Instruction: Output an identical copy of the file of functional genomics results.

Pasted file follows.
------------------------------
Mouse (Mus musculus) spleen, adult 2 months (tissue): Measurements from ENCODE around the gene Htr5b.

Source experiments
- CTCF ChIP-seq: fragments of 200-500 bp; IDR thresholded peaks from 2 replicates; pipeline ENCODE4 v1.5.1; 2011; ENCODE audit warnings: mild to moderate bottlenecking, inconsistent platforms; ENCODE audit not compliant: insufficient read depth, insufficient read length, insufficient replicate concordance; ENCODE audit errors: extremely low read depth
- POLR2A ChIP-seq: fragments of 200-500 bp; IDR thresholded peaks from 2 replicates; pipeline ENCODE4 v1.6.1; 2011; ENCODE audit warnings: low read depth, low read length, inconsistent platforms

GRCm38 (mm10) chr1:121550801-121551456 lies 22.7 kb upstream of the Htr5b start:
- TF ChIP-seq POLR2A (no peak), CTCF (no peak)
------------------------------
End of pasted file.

Mouse (Mus musculus) spleen, adult 2 months (tissue): Measurements from ENCODE around the gene Htr5b.

Source experiments
- CTCF ChIP-seq: fragments of 200-500 bp; IDR thresholded peaks from 2 replicates; pipeline ENCODE4 v1.5.1; 2011; ENCODE audit warnings: mild to moderate bottlenecking, inconsistent platforms; ENCODE audit not compliant: insufficient read depth, insufficient read length, insufficient replicate concordance; ENCODE audit errors: extremely low read depth
- POLR2A ChIP-seq: fragments of 200-500 bp; IDR thresholded peaks from 2 replicates; pipeline ENCODE4 v1.6.1; 2011; ENCODE audit warnings: low read depth, low read length, inconsistent platforms

GRCm38 (mm10) chr1:121550801-121551456 lies 22.7 kb upstream of the Htr5b start:
- TF ChIP-seq POLR2A (no peak), CTCF (no peak)